It’s all about finding ways to “get proximate to people who aren’t like you,” says Ben Schilaty, a gay BYU Honor Code administrator who also teaches a university general-ed diversity and belonging class. He proposes ideas such as giving employees a few hours to interview and get to know someone, rotating lunch groups, or—to take the pressure off minority employees to be the educators—hosting an institutional book club with reads from varied walks of life. “It’s about walking into the discomfort together,” he says.
What Schilaty is seeing is more willingness than ever from individuals to be explicit in their allyship, and companies and organizations are providing visible ways to do so, be it pins to wear or a flag to display or a campaign to share. “Some might call it performative,” he says, “but it’s a way for people to show each other they are seen.”
Power in Accountability
Now more than ever, companies are setting and tracking DEI goals—and not just for the makeup of their staff. “People often think, ‘If we hire diversity, we’ll be inclusive.’ And that’s absolutely not true,” Jones says. “It requires engagement, being clear on the meaningful change you’re wanting to see. Is inclusion showing up in how our employees feel? Is it showing up in how we do business?”
The inclusion experience is inherently measurable, says Farren Roper, head of DEI at Qualtrics. The company’s survey software serves up a DEI snapshot, collecting real-time feedback from employees, breaking out the “employee feeling” by team, and aggregating the terms that come up most as concerns or strengths (compensation, environment, colleagues, etc.). “Using the right experience-management tools, companies can get a pulse on whether their employees feel a sense of belonging—and then act on that data,” says Roper, who notes that it’s the most effective idea he’s seen employed in DEI.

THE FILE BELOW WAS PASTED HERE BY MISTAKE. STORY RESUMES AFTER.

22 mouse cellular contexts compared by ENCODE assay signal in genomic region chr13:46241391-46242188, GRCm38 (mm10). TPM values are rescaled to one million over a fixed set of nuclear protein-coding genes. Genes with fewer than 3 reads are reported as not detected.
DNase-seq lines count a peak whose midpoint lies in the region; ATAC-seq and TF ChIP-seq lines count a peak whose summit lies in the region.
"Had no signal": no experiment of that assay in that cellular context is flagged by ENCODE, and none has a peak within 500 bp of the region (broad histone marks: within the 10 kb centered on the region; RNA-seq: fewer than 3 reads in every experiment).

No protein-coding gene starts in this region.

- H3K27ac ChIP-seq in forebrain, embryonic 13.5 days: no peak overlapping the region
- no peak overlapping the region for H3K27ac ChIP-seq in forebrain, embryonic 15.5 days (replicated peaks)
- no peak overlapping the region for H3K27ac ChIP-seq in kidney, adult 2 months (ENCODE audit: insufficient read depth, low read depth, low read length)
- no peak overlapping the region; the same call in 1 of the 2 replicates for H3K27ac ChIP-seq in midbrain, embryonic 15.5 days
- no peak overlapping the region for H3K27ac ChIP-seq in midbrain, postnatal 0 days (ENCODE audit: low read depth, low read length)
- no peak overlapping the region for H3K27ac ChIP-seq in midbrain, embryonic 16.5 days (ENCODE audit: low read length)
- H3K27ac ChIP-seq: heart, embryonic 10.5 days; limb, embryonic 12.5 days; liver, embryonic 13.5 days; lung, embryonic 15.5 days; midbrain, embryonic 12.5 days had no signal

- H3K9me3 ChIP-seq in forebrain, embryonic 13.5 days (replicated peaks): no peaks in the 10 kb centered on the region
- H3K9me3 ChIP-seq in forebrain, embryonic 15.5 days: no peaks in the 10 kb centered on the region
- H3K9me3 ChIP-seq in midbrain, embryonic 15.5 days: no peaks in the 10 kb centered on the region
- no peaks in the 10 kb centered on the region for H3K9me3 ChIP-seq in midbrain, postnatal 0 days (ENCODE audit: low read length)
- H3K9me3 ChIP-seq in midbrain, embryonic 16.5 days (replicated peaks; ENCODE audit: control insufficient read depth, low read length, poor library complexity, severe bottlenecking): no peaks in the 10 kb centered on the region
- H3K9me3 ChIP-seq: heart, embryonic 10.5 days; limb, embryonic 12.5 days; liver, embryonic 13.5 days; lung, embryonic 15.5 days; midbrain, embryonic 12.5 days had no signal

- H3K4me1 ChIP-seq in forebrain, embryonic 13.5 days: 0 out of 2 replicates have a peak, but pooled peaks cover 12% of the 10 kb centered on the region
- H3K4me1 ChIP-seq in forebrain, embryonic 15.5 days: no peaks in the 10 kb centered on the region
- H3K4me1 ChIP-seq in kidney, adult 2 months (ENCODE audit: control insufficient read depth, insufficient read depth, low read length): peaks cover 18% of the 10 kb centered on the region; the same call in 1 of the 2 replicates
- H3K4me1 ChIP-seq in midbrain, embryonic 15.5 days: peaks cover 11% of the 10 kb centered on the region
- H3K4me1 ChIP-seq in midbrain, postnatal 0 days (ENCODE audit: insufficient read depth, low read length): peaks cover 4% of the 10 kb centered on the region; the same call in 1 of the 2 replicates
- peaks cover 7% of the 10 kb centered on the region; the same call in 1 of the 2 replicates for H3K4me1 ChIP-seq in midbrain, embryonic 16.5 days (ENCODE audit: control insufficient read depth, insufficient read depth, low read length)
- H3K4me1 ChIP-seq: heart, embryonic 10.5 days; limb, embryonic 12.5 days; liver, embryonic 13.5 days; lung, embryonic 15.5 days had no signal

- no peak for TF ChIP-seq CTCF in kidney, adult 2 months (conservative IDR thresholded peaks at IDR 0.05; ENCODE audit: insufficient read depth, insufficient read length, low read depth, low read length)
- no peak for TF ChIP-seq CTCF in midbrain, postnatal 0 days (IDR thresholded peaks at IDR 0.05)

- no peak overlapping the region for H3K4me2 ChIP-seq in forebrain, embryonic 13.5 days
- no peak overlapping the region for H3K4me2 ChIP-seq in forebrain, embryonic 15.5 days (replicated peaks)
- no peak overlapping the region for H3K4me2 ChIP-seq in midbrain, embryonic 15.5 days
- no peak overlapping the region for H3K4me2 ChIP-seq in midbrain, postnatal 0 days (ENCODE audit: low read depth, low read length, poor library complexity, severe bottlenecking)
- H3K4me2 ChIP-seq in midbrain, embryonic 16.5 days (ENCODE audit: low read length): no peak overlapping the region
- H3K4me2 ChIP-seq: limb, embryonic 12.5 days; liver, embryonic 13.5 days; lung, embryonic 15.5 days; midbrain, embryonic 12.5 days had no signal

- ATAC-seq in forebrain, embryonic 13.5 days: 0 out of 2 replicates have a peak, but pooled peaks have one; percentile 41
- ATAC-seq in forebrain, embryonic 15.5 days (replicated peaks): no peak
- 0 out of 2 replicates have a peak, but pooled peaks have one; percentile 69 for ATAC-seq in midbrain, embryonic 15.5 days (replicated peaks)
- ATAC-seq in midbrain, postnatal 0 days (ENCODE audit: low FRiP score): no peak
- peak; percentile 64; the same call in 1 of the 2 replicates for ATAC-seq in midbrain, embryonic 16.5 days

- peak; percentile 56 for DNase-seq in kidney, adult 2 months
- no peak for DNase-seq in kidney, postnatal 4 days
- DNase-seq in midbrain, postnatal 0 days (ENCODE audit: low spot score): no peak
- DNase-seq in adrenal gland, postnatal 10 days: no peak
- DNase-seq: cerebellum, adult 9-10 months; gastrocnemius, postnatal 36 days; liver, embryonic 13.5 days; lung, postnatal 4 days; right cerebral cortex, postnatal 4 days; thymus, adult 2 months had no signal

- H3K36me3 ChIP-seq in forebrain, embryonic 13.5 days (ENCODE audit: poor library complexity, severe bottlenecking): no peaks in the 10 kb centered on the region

There’s a growing trend of transparency too, with an increasing number of companies publishing their DEI data publicly, including not only ethnicity and gender numbers but also retention, time before advancement, pay gaps, and representation in leadership. Fortune and others are ranking those who are sharing—a ranking that may matter more to younger employees and customers.
Perhaps the most stringent sign of DEI accountability: a zero-tolerance policy. “Companies have become much less forgiving of bad behavior from those in very visible positions,” says Madrian. A long list of casualties supports that statement, with recent NFL and Jeopardy! dismissals among the most publicized. Offensive comments, emails, or actions—even from years past—are no longer brushed under the rug. Madrian adds, “It’s a new trend that sends a strong signal.”
From Culture Fit to Culture Add
Artificial intelligence could remove humans from the hiring process altogether, or at least from the applicant screening, to prevent people’s gravitation to candidates most like themselves.